The Sherlock Holmes Society of London

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Conan Doyle | Cinema | Radio | Television

Gatesportrait.jpg (5639 bytes)Arthur Conan Doyle was born on 22 May 1859 at Picardy Place, Edinburgh, the son of Charles Altamont Doyle, a civil servant in the Edinburgh Office of Works, and Mary (Foley) Doyle. His father suffered from epilepsy and alcoholism and was institutionalised. He died in an asylum in 1893. Doyle's mother kept a boarding house.

Doyle was educated in Jesuit schools and later studied at Edinburgh University, qualifying as a doctor in 1885. After graduation Doyle practiced medicine until 1891, when he became a full time writer. Creativity was apparent in Doyle's ancestry: his grandfather was a famous caricaturist and his uncle was a well-known illustrator. Doyle's father was an architect, designer and book illustrator. Doyle himself was an admirer of Edgar Allan Poe and Emile Gaboriau.

In developing his own literary character, Doyle based Sherlock Holmes on Doctor Joseph Bell, a surgeon and teacher he had studied with while attending Edinburgh University. Dr. Bell had the uncanny ability to reveal a patient's symptoms, diagnose patients and report on their origins before they would speak a word to him about their afflictions. Sir Henry Littlejohn, who taught forensic medicine to Doyle also made a large impression and contributed to the development of Holmes' character.

As far as Holmes' name, his last name may have been based on American jurist and fellow doctor Oliver Wendell Holmes and his first name may have come from Alfred Sherlock, a prominent violinist of his time. Dr. John Watson, a fellow Southsea doctor and Portsmouth Literary and Scientific Society member who served time in Manchuria, received the honour of having Holmes' partner named for him.

Doyle worked backwards from the solution of a case to create his stories. A Study in Scarlet was his first story and novel and introduced the characters of Holmes and Watson and included how they met. Watson, on leave due to injury sustained during the second Afghan War, returns to London without friends or relatives in town. He exhausts his savings and is made aware of someone looking to share lodgings. The gentleman, Sherlock Holmes, identifies himself as a consulting detective often contacted by the police inspectors Lestrade and Gregson to assist in cases.

A Study in Scarlet was written in three weeks in 1886 and published in 1887. The second Sherlock Holmes story, The Sign of the Four, was written for the Lippincott's Magazine and the later stories appeared in the Strand Magazine. By 1893 Doyle had tired of Holmes and killed him off in the The Final Problem. In the story Holmes meets Moriarty at the fall of the Reichenbach in Switzerland and disappears. Nevertheless, public demand and a lucrative income brought the return of Holmes, with stories appearing until 1927.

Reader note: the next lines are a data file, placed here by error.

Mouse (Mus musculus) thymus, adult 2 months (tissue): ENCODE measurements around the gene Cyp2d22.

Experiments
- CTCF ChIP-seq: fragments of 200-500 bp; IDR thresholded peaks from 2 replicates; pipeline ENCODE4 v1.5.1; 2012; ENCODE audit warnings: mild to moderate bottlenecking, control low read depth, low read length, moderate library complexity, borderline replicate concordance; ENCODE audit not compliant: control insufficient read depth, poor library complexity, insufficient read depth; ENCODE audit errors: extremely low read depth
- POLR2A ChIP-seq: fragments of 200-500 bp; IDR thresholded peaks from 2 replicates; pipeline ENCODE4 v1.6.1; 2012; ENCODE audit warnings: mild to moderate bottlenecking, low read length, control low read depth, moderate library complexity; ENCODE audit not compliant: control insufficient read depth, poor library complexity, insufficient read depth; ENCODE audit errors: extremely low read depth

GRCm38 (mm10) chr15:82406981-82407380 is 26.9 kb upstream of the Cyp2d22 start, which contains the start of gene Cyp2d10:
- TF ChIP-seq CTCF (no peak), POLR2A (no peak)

The characteristics that make Holmes attractive to readers: his integrity, trustworthiness, sensibility, rational decisiveness, lack of emotionalism, and intellectual superiority are measured and reported by Watson. Watson (a doctor like Doyle), brings humanity to Holmes, who without Watson's sympathetic telling, would come off cold, inaccessible and unpleasant. "It may be that you are not yourself luminous," Holmes tells Watson, "but you are a conductor of light. Some people without possessing genius have a remarkable power of stimulating it."

Cottingley fairiesHis first wife, Louise Hawkins, whom he had married in 1884, died in 1906, and he married Jean Leckie in 1907. In 1900 and 1906 he ran unsuccessfully for Parliament and was knighted in 1902. After the death of his son, Kingsley, in World War I he turned to spiritualistic studies and the occult (see The Cottingley Fairies for more on this aspect of his life). He became president of several spiritualist organizations.

Doyle died on July 7th, 1930 from heart disease at his home; Windlesham, in the town of Crowborough in East Sussex Conan Doyle's other publications include non-fiction, plays, verse, memoirs, short stories, and several historical novels and supernatural and speculative fiction. The Lost World is perhaps the best known of his other fictional works.

 

Sir Arthur Conan DoyleSir Arthur Conan Doyle on film The only sound film ever made of Arthur Conan Doyle. Originally part of an early Movietone sound reel, it was also used as part of the presentation of Basil Rathbone's Hound of the Baskervilles in 1975. It was reconstructed by Blackhawk Films in 1974 and recently reissued on DVD.

 

Synopsis: "He relates how, in 1886, he came to write the Sherlock Holmes stories, and for five minutes he gives a rich and humorous history of his scientific detective in a warm Scotch burr. But even dearer to Doyle than Holmes was his belief in the afterlife, and in the last half of the film the famous author discusses the psychic faith for which he endured such hostility and to which he was so deeply committed." (Blackhawk Films)

Sir Arthur Conan Doyle Fox-Case Movietone, 1929. 11½ minutes. Producer - Jack Connolly, Photographer - Ben Miggins, Sound: Harry Squires, D. F. Whiting, Harry Kaw

pens

Parker Duofold from the year 1921. Arthur Conan Doyle wrote stories of Sherlock Holmes with this type of pen. (Thanks to Russ Stutler for this)

 

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